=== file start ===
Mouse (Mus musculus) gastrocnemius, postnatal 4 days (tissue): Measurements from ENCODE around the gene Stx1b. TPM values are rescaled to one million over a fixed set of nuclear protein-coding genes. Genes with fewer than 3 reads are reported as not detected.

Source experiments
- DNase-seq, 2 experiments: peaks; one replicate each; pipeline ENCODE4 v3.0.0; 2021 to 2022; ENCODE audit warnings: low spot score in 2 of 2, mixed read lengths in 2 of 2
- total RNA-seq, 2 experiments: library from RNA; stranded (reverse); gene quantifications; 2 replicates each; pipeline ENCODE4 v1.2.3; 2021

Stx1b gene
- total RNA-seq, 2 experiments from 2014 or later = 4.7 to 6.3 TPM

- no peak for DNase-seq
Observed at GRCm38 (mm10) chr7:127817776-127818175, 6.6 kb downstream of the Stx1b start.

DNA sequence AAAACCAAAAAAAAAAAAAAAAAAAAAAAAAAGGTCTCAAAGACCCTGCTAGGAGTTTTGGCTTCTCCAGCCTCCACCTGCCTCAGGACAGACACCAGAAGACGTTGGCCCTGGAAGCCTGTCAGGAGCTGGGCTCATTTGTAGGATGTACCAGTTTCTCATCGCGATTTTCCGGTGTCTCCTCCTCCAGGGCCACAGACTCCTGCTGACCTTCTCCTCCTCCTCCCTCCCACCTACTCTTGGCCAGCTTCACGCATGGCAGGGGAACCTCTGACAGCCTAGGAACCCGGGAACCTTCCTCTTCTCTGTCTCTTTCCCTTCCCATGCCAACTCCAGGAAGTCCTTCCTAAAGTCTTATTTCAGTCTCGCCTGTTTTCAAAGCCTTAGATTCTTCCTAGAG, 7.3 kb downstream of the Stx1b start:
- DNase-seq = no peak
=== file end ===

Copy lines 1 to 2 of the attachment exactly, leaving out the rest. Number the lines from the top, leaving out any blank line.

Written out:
Mouse (Mus musculus) gastrocnemius, postnatal 4 days (tissue): Measurements from ENCODE around the gene Stx1b. TPM values are rescaled to one million over a fixed set of nuclear protein-coding genes. Genes with fewer than 3 reads are reported as not detected.

Source experiments